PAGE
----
Loggia del Capitanio: Overall view, showing front and right side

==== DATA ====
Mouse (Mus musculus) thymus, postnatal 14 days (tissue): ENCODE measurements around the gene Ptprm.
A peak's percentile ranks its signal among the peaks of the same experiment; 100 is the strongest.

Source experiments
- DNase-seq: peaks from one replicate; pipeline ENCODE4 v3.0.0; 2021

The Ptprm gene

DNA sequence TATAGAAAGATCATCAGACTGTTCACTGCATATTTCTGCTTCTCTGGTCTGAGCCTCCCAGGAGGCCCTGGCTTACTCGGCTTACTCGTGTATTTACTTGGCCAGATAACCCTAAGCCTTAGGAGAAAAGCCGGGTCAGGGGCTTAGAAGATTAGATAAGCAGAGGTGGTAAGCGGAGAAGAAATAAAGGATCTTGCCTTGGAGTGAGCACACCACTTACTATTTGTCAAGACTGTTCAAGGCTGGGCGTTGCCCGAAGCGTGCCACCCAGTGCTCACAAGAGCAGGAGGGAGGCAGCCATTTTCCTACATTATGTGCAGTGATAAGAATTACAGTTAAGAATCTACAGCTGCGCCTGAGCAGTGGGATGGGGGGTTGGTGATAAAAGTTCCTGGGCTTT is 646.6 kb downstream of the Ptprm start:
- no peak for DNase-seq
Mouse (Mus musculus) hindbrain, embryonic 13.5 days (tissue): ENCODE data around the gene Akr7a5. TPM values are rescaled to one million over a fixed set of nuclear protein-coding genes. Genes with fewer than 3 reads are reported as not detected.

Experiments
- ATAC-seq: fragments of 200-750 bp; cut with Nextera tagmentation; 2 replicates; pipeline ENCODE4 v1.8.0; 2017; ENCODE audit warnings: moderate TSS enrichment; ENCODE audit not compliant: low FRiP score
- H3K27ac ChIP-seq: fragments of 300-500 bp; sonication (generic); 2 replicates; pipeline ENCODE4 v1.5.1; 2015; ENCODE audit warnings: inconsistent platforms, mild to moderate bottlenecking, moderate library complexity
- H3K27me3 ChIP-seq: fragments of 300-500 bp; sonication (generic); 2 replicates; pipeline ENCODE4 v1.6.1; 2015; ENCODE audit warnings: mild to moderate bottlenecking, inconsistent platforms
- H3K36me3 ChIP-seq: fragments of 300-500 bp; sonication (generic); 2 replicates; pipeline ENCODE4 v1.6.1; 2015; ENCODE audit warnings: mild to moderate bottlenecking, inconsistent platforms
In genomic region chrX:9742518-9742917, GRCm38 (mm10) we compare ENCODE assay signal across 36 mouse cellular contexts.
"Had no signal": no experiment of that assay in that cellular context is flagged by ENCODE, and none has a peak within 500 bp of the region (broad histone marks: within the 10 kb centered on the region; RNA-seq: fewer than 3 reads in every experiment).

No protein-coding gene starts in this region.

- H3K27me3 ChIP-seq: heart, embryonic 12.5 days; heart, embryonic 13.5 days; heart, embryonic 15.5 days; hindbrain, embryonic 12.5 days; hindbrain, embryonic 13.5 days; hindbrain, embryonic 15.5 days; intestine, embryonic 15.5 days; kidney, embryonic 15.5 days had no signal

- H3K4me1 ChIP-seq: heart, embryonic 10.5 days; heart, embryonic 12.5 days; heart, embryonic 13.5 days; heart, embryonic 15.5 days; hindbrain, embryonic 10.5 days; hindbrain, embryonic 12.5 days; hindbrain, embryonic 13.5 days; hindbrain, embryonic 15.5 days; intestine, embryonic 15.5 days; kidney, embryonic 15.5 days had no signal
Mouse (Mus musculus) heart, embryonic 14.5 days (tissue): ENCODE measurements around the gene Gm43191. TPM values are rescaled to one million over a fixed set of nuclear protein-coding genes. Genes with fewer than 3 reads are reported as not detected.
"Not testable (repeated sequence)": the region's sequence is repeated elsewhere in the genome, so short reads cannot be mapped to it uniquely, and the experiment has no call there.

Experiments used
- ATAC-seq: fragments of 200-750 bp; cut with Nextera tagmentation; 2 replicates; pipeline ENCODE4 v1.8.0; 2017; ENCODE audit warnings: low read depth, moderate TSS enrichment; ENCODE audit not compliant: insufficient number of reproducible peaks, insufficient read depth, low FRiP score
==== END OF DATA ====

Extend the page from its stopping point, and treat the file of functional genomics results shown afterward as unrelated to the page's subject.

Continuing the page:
Palladio's structures 'alla Romana', erected to celebrate the entrance into the city of Bishop Ridolfi in September 1543, were in anticipation of the ideal Vicenza; after only a few minor experiments, the style passed from the status of ephemeral decoration to that of permanent construction. In addition to the loggias around the Palazzo della Ragione (also known as the Basilica; 1548) and the Loggia del Capitaniato (early 1570s), both public buildings, Palladio undertook many important projects for private clients, to be fitted into the urban fabric of the city in the course of four decades. At the beginning of the 1570s, commissioned by the Venetian government, he built the official seat of the Venetian military, the Loggia del Capitaniato, in the Piazza dei Signori, Vicenza, opposite his earlier Basilica. The design originally comprised a monumental loggia, probably of five bays, with giant engaged columns, although only three of the bays were completed. Particularly noteworthy in this building is Palladio's adoption of an unrestrained monumentality, which serves both to emphasize the building's functional importance and to make the parts appear more clearly as elements of a total design. The side elevation is designed as a triumphal arch to commemorate the Venetian victory over the Turks at Lepanto (1571).